Marianne Faithfull Wanted All Royalties From a Song She Wrote With The Rolling Stones’ Mick Jagger and Keith Richards

TL;DR:

  • The Rolling Stones’ Mick Jagger and Keith Richards wrote one of Marianne Faithfull’s songs with her.
  • Jagger denied Faithfull inspired the song.
  • Subsequently, Faithfull wanted all of the royalties from the track.
The Rolling Stones' Mick Jagger and Keith Richards in front of a building
The Rolling Stones’ Mick Jagger and Keith Richards | Bettmann / Contributor

Marianne Faithfull gave the world many classic rock songs in the 1960s. The Rolling Stones’ Mick Jagger and Keith Richards co-wrote one of her most famous songs with her. Subsequently, Faithfull wanted all the royalties from the track.

Mick Jagger and Keith Richards co-wrote a song with Marianne Faithfull that The Rolling Stones later covered

Faithfull, Jagger, and Richards are the credited writers of the song “Sister Morphine.” Faithfull recorded the original version of the track. Subsequently, The Rolling Stones covered “Sister Morphine” for their album Sticky Fingers.

During a 1995 interview with Rolling Stone, Jagger discussed the origin of “Sister Morphine.” “She wrote a couple of lines; she always says she wrote everything, though,” he said. “I can’t even tell you which ones. She’s always complaining she doesn’t get enough money from it. Now she says she should have got it all.”

Jagger explained the meaning of “Sister Morphine.” “It’s about a man after an accident, really,” he explained. “It’s not about being addicted to morphine so much as that. Ry Cooder plays wonderfully on that.” Jagger was asked if the song was about Faithfull. “No,” he replied. “If you listen to the lyrics — that’s what I remember, anyway. ‘Here I lie in my hospital bed.'”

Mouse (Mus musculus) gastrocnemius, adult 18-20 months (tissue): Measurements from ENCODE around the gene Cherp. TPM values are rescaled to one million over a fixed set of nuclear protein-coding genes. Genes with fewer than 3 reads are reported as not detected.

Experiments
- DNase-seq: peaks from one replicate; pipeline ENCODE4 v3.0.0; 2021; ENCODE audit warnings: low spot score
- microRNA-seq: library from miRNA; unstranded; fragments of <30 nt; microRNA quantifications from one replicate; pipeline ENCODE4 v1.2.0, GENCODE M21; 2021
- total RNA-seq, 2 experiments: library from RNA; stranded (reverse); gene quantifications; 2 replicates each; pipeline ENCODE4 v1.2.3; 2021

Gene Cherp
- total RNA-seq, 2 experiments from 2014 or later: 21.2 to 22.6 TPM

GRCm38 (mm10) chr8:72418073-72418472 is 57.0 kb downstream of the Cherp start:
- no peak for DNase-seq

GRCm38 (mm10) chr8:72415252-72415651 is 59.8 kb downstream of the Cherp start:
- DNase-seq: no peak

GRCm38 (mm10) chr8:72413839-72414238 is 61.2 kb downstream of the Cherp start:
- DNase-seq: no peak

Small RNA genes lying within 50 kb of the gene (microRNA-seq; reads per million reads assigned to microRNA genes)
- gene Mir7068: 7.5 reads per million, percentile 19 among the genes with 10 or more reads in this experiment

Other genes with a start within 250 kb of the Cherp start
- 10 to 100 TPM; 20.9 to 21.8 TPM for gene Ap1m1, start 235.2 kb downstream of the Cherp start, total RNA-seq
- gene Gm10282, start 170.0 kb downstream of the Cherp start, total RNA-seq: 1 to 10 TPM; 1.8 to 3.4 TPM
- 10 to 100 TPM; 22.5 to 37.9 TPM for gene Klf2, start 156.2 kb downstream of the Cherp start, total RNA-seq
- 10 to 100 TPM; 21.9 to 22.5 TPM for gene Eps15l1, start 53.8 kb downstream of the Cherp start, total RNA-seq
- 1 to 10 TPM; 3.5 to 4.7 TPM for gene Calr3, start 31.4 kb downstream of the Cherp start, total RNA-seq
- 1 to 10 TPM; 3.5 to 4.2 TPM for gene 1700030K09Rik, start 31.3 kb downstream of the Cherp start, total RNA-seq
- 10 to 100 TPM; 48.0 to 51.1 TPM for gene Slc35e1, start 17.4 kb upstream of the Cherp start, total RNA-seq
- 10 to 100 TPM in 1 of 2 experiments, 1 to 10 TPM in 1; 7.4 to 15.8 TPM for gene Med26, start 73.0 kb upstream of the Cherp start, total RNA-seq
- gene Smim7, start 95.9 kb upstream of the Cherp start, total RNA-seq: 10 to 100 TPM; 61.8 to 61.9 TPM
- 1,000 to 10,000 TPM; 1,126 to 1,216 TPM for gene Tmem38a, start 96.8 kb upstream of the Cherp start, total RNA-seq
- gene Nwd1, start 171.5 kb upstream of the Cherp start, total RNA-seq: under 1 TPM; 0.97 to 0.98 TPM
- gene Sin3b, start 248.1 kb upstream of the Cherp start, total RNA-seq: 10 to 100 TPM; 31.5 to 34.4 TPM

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Keith Richards said his band’s version of the song stayed on the shelf for some time

The book Keith Richards on Keith Richards: Interviews & Encounters includes an interview from 1971. In the interview, Richards was asked if Sticky Fingers took a year. “Well, I mean, stretched out, the songs, one could say it stretched over two years, you know, because ‘Sister Morphine’ comes from ’68, although we cut it in early ’69,” he said. “Some songs were written awhile ago.”

Richards discussed the length of time it took to craft The Rolling Stones’ albums. “They’ve usually taken longer and longer,” he said. “Which really pisses me off. Because everybody’s laid back a little more and everybody has other things.”

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How Marianne Faithfull’s ‘Sister Morphine’ and The Rolling Stones’ cover performed on the charts in the United Kingdom

“Sister Morphine” was the B-side to Faithfull’s song “Something Better.” According to The Official Charts Company, neither song charted in the United Kingdom.

The Rolling Stones’ version of “Sister Morphine” was not a single. The Official Charts Company reports their song didn’t chart in the U.K. It appeared on the album Sticky Fingers. The album topped the U.K. chart for five weeks, staying on the chart for 32 weeks in total.

“Sister Morphine” is a classic song — regardless of who wrote it.

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